Bacterial protein puts the breaks on CRISPR–Cas13 editing

Written by Caitlin Killen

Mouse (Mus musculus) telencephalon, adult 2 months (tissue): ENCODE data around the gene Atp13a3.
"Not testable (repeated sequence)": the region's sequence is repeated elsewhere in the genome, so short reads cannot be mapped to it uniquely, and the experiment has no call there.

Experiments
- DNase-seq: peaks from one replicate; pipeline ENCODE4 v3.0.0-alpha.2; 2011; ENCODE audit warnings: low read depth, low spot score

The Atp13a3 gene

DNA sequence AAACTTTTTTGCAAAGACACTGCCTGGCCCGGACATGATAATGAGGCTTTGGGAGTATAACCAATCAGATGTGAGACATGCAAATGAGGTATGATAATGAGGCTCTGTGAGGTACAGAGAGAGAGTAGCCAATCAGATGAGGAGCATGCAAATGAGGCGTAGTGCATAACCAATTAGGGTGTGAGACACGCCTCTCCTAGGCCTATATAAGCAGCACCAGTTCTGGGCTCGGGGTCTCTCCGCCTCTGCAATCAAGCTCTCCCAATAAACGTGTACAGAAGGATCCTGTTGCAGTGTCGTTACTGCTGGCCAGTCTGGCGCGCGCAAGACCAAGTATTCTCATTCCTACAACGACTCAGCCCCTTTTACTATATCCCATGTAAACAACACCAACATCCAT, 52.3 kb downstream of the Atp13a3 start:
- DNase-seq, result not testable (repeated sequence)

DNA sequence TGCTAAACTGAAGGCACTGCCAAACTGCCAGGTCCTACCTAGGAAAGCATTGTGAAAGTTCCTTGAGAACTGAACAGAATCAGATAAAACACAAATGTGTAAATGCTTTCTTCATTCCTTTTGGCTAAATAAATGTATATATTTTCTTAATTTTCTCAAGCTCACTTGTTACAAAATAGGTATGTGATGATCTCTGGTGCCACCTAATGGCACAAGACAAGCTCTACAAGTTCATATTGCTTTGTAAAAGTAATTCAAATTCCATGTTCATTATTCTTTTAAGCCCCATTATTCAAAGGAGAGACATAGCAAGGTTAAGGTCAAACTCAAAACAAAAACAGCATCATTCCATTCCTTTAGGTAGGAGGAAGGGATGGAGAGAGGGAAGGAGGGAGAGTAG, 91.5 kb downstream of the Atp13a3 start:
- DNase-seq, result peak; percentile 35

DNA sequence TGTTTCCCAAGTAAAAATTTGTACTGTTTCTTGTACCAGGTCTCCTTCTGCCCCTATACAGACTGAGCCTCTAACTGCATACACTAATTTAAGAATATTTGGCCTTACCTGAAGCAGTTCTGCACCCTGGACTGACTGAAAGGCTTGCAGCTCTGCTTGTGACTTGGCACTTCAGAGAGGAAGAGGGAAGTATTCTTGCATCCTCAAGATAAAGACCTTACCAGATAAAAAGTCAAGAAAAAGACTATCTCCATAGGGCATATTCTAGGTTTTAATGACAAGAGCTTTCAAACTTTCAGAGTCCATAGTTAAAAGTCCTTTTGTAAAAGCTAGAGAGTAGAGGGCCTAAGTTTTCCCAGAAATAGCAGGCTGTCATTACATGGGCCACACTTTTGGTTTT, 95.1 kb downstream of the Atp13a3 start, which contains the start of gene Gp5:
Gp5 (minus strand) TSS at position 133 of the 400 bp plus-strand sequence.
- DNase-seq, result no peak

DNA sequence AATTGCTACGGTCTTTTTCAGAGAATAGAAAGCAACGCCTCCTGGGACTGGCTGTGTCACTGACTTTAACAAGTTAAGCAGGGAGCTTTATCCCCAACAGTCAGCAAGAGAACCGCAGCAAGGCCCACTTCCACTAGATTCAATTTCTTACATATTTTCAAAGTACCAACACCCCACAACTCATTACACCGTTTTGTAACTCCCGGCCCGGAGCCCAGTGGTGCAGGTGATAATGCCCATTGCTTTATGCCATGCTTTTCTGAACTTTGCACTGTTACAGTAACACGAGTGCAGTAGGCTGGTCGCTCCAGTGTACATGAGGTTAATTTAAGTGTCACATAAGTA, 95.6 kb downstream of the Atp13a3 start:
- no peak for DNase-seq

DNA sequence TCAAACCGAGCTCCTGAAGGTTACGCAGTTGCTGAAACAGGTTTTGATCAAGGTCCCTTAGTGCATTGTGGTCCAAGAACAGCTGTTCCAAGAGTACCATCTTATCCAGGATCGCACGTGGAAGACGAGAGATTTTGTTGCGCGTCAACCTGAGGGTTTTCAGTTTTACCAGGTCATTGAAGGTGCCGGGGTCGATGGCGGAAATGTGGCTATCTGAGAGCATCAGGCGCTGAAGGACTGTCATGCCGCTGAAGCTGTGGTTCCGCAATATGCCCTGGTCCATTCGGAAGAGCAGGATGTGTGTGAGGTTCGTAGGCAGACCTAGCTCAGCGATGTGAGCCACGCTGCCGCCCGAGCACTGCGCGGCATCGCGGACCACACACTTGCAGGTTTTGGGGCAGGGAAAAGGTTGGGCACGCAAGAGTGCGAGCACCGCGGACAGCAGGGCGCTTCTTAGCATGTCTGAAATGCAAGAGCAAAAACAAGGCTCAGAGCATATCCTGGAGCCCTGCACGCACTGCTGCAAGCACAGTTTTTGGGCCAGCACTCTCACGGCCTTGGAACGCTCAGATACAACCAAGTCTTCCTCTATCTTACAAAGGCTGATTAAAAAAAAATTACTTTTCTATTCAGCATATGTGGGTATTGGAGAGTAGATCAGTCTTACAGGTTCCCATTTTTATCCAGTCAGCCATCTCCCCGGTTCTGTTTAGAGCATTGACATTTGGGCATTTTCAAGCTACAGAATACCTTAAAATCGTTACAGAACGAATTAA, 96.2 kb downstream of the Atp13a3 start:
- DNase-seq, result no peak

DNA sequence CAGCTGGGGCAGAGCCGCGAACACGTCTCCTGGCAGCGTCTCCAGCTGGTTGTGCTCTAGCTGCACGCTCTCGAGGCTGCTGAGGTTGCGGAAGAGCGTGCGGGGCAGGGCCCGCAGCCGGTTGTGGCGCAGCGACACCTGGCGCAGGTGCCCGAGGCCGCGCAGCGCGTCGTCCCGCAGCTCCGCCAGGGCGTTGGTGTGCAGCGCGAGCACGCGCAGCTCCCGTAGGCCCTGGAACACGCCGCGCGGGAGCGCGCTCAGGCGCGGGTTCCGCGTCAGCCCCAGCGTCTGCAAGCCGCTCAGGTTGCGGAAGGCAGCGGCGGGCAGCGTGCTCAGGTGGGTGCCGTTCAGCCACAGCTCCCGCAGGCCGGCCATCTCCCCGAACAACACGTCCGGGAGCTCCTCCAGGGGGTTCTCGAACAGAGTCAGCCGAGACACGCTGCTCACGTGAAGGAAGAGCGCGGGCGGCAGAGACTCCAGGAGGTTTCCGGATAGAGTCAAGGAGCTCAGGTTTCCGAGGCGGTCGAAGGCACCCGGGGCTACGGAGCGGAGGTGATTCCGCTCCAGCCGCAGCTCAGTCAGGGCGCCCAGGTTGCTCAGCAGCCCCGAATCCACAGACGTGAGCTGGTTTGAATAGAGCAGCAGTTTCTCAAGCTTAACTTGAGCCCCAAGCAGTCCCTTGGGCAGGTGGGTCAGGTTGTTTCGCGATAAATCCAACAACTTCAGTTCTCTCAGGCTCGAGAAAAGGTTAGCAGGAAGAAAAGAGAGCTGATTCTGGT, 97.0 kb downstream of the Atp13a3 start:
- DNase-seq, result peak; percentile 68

Scientists have discovered that a single protein derived from Listeria seeligeri – a type of bacteria commonly found in soil – could aid in greater specificity in the CRISPR–Cas13 editing process. CRISPR-based technologies have become indispensable tools across a broad spectrum of biological disciplines, allowing precise gene-editing for research and clinical purposes. Unlike other CRISPR systems, CRISPR–Cas13 can edit RNA; however previously researchers lacked a mechanism to control the editing process. Now, a multi-institute team of researchers from Rockefeller University, Memorial Sloan Kettering Cancer Center and Cornell University (all NY, USA) have expanded the CRISPR toolbox by demonstrating that a...

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